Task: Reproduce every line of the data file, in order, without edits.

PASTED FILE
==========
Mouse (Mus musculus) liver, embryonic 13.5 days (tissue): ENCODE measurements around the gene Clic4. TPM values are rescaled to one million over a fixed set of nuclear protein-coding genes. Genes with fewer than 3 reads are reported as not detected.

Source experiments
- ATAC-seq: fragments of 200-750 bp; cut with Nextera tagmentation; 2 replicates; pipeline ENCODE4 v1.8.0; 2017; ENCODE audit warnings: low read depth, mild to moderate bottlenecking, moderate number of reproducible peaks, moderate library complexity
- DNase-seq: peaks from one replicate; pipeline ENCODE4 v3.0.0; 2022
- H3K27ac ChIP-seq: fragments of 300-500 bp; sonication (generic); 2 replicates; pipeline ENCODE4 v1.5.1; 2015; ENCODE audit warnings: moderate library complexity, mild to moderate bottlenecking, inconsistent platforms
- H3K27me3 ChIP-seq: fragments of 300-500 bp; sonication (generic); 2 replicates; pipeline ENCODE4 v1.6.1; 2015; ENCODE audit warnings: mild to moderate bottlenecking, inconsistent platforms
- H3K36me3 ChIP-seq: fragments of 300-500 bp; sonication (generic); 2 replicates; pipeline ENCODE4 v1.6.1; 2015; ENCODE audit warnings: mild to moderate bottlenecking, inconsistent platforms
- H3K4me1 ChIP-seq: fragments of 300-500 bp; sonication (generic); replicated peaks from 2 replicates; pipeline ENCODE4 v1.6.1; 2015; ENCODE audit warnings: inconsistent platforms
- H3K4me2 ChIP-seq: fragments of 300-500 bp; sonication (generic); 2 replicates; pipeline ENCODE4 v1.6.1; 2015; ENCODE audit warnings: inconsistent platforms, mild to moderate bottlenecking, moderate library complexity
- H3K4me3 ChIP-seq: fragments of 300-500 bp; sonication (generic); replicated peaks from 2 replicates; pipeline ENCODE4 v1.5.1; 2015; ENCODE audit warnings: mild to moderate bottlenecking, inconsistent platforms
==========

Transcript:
Mouse (Mus musculus) liver, embryonic 13.5 days (tissue): ENCODE measurements around the gene Clic4. TPM values are rescaled to one million over a fixed set of nuclear protein-coding genes. Genes with fewer than 3 reads are reported as not detected.

Source experiments
- ATAC-seq: fragments of 200-750 bp; cut with Nextera tagmentation; 2 replicates; pipeline ENCODE4 v1.8.0; 2017; ENCODE audit warnings: low read depth, mild to moderate bottlenecking, moderate number of reproducible peaks, moderate library complexity
- DNase-seq: peaks from one replicate; pipeline ENCODE4 v3.0.0; 2022
- H3K27ac ChIP-seq: fragments of 300-500 bp; sonication (generic); 2 replicates; pipeline ENCODE4 v1.5.1; 2015; ENCODE audit warnings: moderate library complexity, mild to moderate bottlenecking, inconsistent platforms
- H3K27me3 ChIP-seq: fragments of 300-500 bp; sonication (generic); 2 replicates; pipeline ENCODE4 v1.6.1; 2015; ENCODE audit warnings: mild to moderate bottlenecking, inconsistent platforms
- H3K36me3 ChIP-seq: fragments of 300-500 bp; sonication (generic); 2 replicates; pipeline ENCODE4 v1.6.1; 2015; ENCODE audit warnings: mild to moderate bottlenecking, inconsistent platforms
- H3K4me1 ChIP-seq: fragments of 300-500 bp; sonication (generic); replicated peaks from 2 replicates; pipeline ENCODE4 v1.6.1; 2015; ENCODE audit warnings: inconsistent platforms
- H3K4me2 ChIP-seq: fragments of 300-500 bp; sonication (generic); 2 replicates; pipeline ENCODE4 v1.6.1; 2015; ENCODE audit warnings: inconsistent platforms, mild to moderate bottlenecking, moderate library complexity
- H3K4me3 ChIP-seq: fragments of 300-500 bp; sonication (generic); replicated peaks from 2 replicates; pipeline ENCODE4 v1.5.1; 2015; ENCODE audit warnings: mild to moderate bottlenecking, inconsistent platforms